WANDER DARKLY. (HULU MOVIE). (75RT). A beautiful Sienna Miller and her husband are killed in a car crash. She comes back to life, but only maybe. Her dreams and illusions are surprising, are very real, and puzzling. Her use of pills, makes us wonder what’s real and it all happens in Los Angeles.

 SPECIAL NOTE….Don’t forget that when you’re not too sure of a plot or need any info on a movie to go to Wikipedia. It lays out the straight/non hype story plus all the details you’ll need including which server (Netflix, Hulu, PBS) you can find it on. You can also go to and punch in the movie title and read my take on the much more than 100 movies.  

THE OUTLAWS. (AMAZON SERIES) (71RT). A Sad disoriented Christopher Walken is one of a few law breakers doing community service as they rehab a facility. It’s half comedy half worthwhile to watch. Poorly acted, dragging, and unbelievable. You’ll end up wondering just how bad Walken is doing health wise.

MOTHERING SUNDAY. (DEL MAR THEATRE).(77RT). A very tender well told story of four British generations and how they dealt with war, love, class and learning. Olivia Colman and Colin Firth both have small but meaningful roles. The skipping between decades becomes challenging to follow but it’s a well-directed, excellent film.

THE BUBBLE. (NETFLIX SERIES). This is a Judd Apatow directed comedy and I have never found any of his work laugh making or worth watching. It’s a takeoff on making a dinosaur thrill movie during covid/mask time. It takes on theater closing, pandemic panic, and David Duchovny must have been desperate to costar in it.  

TOKYO VICE. (HBO MAX SERIES). (85RT). This series could go somewhere intriguing. It stars an American Jewish student new crime reporter for a huge Tokyo newspaper learning just what Japanese mobs like the Yakusa do to stay in power. It’s fast, well written, neatly acted and will keep you involved.

ALL THE OLD KNIVES. (AMAZON PRIME) (MOVIE). (66RT). Chris Pine and Thandiwe Newton are the leads in this worn out spy saga. They are ex-lovers and act as CIA agents investigating the hi jacking and crashing of a fully loaded passenger plane. Laurence Fishburne and Jonathan Price also appear from time to time while we all try to figure out who in the CIA is leaking info that caused the disaster. We’ve seen this all before.

JULIA. (HBO MAX). (100RT) Sarah Lancashire stars and really stars as Julia Childs in this funny yet very serious bio pic about how Julia created by herself the world famous cooking show. She had much help from her husband and from her dad’s money but it was Julia herself who made it all work. Both as a cook and a singular personality she was amazing. There are other documentaries out now about her but this one will tell you all you need to know.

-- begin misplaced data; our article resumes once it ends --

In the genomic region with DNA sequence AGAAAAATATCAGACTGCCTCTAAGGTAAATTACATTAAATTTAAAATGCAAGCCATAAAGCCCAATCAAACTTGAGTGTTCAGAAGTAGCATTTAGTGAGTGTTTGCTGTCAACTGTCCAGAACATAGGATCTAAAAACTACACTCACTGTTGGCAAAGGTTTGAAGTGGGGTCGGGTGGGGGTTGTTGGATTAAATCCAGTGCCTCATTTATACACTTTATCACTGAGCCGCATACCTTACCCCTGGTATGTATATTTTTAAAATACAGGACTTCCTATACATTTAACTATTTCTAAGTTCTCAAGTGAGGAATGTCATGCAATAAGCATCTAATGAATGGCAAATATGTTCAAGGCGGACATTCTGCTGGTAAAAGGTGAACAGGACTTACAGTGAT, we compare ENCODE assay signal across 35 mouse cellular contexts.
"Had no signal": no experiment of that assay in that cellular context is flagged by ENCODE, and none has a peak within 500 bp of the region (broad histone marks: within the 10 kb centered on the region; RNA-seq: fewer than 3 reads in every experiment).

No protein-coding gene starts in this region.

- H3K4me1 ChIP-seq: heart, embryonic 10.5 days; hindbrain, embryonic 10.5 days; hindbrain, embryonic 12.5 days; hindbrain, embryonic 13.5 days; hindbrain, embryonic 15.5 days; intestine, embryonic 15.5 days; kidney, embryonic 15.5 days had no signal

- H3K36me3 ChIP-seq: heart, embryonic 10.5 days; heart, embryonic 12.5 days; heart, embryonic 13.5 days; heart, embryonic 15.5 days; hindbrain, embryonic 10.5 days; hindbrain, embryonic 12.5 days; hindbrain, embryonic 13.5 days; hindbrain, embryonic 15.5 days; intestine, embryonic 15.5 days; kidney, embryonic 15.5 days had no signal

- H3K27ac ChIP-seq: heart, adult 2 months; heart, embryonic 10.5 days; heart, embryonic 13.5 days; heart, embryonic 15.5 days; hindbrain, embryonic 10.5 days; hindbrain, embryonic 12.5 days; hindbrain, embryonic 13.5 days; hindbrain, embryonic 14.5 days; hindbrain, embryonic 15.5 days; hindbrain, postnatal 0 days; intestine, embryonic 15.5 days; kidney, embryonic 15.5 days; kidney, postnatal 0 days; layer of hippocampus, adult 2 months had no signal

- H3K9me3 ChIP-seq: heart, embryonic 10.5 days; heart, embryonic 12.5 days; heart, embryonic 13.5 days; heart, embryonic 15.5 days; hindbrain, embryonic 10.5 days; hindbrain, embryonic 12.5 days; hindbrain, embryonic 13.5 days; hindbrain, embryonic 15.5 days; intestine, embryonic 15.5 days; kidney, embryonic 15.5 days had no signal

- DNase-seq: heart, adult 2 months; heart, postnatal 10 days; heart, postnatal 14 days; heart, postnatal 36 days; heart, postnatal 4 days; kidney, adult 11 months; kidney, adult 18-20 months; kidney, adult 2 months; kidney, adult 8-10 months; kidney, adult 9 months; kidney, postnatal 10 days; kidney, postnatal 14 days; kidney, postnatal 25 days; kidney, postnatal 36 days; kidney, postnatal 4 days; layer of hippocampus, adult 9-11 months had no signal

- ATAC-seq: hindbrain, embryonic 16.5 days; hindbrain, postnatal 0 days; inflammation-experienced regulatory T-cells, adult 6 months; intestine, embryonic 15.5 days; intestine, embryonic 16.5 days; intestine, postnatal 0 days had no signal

PACHINKO.(APPLE SERIES) (98RT). A serious movie dealing with the complex history of how Japan took over Korea and the effects it still has on the citizens. It flips back and forth between 1915 and 1989 and contains the worship and respect both countries had and still has for Hirohito. It penetrates into the daughter’s life as she grows and matures and questions how her neighbors have been so humiliated all their lives. Well worth watching.


JEWEL THEATRE PRESENTS. Playing now through April 24 is “Remains To Be Seen”. Kate Hawley wrote the play and it’s a world premiere. Their program states…Every five years, a group of old drama department friends reunite. This year it’s at Jack and Clare’s and Clare is dreading it. Are these old friends really still friends, or are they just old habits drained over the years of any genuine fondness or rapport? It is certain that everyone will drink too much and Gordon will talk too much and Sissy will bring her damned little dog when she was specifically asked not to. On top of it all, recent widower Stuart is bringing a mysterious new love. What’s happened to their dreams and old ambitions? Good actors as they may have been, they can’t prevent the truth of their lives from making an appearance.  It features Paul Whitworth and Mike Ryan. Go here for tickets and info… 

The Festival’s “Music in the Parks, part 2” “Music of Mexico” will feature William Faulkner on Jalisco Harp and the Mariachi Eterno directed by Russell Rodriguez. They’ll be at Laurel Park (London Nelson Comm. Center) on April 30 at 5:30 and May 1, 5:30 at Beach Flats Park. Free admission. 

CABRILHO FESTIVAL OF CONTEMPORARY MUSIC. Cabrillo Festival of Contemporary Music Celebrates its 60th Anniversary Season and Returns to In-Person Concerts 60th Anniversary highlights on July 24-August 7. Yes, Cristian Macelaru the music director is returning and will be conducting. The concerts will include the return to in-person concerts with three world premiere commissions; the live orchestral premiere of Jake Heggie‘s INTONATIONS: Songs from the Violins of Hope featuring mezzo-soprano Sasha Cooke and violinist Benjamin Beilman; and works commemorating women’s suffrage in America and exploring the recent impact of drought and wildfires in the Western United States.